Q&A with Sara Foster
Where does your passion for conservation stem?
I’ve always been an animal lover, and I’ve had some amazing encounters on my travels. I’ve watched turtles crawl up a Western Australian beach at night to lay their eggs, seen condors soaring on the rising thermals at Colca Canyon in Peru, witnessed blue footed boobies dancing together on the Galapagos Islands, and swum with wild dolphins off the coast of New Zealand. I have trekked through the Amazon, cruised down the Nile, sailed through Halong Bay, and walked the perimeter of Uluru. With each experience I have had – and my ‘to do’ list is still extremely long – I have fallen deeper in love with the natural world. These moments often restore my soul in a way modern life cannot, and I want to share everything I’ve experienced, and support all the people trying to protect these precious creatures and spaces.
What impact are you hoping the book with have on animal conservation in Australia and internationally?
My main hope is to get people talking. I would love to engage some of the people who look away from conservation issues because they are too distressing. I often hear the words,
‘I don’t want to think about that, or watch that, because it’s too depressing.’ And I think these are probably the people who would shout the loudest if they listened and witnessed some of these issues and realised that we can get behind all sorts of fantastic conservation groups and support them to make a difference. And that it’s imperative we do so quickly, because the world is changing at an unprecedented rate.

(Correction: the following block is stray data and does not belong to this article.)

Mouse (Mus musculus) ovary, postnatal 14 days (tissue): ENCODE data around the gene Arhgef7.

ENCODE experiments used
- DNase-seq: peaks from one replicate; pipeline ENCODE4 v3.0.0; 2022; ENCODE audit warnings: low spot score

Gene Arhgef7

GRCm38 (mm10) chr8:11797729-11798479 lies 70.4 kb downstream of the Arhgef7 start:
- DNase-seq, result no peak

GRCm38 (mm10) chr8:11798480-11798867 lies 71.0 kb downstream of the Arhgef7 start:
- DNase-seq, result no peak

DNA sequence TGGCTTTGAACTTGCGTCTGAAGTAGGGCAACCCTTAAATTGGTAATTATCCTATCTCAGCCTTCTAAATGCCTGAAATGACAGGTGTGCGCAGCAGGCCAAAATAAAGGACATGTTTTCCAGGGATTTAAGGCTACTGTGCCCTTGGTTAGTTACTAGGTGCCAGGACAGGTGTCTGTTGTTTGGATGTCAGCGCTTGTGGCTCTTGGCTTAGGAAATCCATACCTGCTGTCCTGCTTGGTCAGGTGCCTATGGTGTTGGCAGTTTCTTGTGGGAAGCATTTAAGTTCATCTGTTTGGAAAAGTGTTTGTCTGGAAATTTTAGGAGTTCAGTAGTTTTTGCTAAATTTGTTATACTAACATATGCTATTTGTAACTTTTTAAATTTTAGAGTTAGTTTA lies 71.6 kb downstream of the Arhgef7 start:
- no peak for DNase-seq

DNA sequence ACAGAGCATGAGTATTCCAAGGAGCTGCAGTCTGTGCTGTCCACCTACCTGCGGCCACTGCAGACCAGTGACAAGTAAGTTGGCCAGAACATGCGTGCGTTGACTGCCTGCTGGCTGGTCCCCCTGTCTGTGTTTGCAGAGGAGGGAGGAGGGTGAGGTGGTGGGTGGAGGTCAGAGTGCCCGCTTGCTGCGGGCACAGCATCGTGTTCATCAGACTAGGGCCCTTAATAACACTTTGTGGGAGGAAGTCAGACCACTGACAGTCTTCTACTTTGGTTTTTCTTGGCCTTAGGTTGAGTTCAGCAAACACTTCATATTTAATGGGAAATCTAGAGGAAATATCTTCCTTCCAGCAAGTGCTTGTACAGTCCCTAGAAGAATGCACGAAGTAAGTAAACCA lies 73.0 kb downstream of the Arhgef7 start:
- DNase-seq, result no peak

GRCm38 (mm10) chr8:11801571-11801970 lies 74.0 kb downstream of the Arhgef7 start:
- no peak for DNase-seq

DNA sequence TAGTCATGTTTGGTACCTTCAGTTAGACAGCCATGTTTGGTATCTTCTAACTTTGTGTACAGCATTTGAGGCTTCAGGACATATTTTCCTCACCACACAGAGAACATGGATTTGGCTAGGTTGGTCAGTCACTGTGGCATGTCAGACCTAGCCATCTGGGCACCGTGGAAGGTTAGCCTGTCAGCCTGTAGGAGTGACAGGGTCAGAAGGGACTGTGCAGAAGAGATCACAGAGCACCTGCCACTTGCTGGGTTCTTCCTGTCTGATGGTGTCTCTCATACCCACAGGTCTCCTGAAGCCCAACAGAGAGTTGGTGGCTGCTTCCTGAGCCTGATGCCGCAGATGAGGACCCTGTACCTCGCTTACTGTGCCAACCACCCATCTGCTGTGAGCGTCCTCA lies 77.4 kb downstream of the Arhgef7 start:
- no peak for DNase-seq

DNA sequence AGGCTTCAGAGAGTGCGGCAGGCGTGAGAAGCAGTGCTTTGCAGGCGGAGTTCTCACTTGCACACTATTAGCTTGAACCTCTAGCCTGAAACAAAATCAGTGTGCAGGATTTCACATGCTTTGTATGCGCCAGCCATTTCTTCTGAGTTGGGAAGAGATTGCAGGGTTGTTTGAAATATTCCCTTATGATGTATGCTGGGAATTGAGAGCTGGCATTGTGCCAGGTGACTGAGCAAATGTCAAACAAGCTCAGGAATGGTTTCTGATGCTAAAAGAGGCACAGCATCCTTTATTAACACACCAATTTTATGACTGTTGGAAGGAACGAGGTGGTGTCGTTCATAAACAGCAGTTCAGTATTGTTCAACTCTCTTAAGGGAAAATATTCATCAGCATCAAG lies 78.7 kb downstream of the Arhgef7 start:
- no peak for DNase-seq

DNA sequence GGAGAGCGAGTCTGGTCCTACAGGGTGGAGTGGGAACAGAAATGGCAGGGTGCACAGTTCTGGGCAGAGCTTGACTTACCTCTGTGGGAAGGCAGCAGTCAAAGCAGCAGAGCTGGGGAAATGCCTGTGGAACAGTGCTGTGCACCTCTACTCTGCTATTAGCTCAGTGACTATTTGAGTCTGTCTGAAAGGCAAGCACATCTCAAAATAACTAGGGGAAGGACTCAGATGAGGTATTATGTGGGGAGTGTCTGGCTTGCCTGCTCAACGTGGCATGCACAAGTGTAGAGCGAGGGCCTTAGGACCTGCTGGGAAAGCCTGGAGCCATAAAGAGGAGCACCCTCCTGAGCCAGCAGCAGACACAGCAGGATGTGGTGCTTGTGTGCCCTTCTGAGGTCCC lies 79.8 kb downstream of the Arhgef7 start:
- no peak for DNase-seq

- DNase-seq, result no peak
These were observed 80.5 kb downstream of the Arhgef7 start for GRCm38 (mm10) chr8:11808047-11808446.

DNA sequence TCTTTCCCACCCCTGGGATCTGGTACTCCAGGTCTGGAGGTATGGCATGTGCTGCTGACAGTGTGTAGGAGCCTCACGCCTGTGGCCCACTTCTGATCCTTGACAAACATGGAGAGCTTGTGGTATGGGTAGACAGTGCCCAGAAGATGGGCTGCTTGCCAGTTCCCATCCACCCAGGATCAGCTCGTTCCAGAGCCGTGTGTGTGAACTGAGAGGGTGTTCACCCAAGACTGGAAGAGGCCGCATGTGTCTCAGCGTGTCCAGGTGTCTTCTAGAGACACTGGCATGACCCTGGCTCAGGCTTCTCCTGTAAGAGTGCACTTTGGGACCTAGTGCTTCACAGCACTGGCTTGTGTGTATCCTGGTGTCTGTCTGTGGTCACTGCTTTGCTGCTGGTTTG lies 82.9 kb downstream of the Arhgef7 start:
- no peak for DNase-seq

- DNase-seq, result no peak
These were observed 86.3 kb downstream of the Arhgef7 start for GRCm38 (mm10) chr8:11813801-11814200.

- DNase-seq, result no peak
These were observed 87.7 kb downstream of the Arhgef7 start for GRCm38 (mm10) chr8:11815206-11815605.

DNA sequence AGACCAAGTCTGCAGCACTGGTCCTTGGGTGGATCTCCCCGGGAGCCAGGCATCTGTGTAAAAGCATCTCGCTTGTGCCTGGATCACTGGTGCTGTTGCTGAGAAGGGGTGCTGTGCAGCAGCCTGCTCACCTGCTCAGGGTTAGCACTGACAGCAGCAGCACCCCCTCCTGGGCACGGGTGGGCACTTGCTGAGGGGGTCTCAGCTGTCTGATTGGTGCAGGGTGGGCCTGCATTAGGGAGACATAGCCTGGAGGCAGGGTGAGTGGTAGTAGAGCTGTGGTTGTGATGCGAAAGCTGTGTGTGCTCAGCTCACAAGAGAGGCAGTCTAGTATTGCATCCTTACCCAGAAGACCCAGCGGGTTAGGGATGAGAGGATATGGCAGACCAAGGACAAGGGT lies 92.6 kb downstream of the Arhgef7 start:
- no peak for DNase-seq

Above: Galapagos Islands residents © Sara Foster
How much research did you undertake for this book?
Research formed a major part of this book – in fact, I had trouble concluding the research and beginning to write. I really wanted the characters’ voices and issues to sound authentic. I spent a lot of time in various local libraries. I watched clips of the whaling protests in the seventies, I went to Monkey Mia and viewed everything I could in their research centre. I looked through
reams of old newspapers, listened to audio clips, found pieces on YouTube, and I read books by animal experts in each of the fields I was writing about and more. I learned about octopuses and chimps and parrots as well, and found various themes that applied across the board – particularly relating to new discoveries of animal ‘intelligence’ and teamwork. I interviewed Leif Cocks, who is one of the leaders of orang-utan conservation, and spent a number of hours at Perth Zoo. I looked into how you can go and hunt elephants in Africa, and saw photos I never